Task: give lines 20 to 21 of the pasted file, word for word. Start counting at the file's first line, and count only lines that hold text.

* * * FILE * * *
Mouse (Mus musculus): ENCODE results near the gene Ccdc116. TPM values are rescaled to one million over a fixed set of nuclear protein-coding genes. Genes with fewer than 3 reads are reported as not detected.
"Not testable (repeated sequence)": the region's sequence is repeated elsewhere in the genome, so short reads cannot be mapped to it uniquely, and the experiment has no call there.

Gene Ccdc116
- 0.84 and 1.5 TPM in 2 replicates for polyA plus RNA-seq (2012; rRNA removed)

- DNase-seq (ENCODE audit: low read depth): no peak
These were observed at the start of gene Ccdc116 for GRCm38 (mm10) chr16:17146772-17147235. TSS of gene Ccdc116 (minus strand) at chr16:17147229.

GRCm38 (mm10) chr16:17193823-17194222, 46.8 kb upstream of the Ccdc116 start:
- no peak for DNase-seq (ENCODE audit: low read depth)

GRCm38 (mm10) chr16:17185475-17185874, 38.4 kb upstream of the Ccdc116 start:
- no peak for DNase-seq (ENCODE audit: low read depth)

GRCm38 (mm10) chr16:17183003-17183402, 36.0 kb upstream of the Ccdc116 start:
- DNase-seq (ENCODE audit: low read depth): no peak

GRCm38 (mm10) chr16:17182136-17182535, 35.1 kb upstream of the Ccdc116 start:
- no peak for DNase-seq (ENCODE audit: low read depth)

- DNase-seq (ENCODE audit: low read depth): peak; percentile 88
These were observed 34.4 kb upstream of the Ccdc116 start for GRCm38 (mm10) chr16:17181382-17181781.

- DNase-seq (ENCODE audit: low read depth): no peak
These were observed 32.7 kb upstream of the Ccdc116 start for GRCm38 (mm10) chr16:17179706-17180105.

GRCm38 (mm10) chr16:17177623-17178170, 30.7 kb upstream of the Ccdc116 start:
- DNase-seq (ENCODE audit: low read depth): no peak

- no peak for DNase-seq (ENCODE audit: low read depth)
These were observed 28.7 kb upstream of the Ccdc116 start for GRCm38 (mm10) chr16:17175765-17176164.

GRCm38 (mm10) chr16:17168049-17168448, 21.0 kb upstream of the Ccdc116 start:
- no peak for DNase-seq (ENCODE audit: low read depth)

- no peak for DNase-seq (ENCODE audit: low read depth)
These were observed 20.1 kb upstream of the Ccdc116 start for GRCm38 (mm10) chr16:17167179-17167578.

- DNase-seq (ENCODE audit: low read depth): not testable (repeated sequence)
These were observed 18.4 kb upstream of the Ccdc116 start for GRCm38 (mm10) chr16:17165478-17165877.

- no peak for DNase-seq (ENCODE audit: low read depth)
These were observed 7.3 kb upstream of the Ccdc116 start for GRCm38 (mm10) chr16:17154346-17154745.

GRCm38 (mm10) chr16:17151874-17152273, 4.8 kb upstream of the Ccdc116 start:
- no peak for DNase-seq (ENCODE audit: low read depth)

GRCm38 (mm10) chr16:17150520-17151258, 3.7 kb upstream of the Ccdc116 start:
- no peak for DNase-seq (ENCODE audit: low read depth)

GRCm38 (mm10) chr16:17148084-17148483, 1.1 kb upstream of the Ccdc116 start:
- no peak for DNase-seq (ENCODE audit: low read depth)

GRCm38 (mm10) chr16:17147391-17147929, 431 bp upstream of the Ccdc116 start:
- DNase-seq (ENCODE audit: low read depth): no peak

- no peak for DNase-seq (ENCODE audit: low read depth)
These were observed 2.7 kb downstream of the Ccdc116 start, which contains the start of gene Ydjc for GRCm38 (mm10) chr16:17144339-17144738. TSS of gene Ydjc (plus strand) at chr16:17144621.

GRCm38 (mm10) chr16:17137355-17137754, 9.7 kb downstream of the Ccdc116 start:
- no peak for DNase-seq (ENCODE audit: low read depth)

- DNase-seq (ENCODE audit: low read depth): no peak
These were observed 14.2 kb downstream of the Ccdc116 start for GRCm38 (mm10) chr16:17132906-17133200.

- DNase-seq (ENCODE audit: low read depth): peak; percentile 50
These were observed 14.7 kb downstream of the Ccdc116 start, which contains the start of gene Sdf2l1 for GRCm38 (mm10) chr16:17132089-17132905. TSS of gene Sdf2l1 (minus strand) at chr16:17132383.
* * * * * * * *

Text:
- DNase-seq (ENCODE audit: low read depth): no peak

- no peak for DNase-seq (ENCODE audit: low read depth)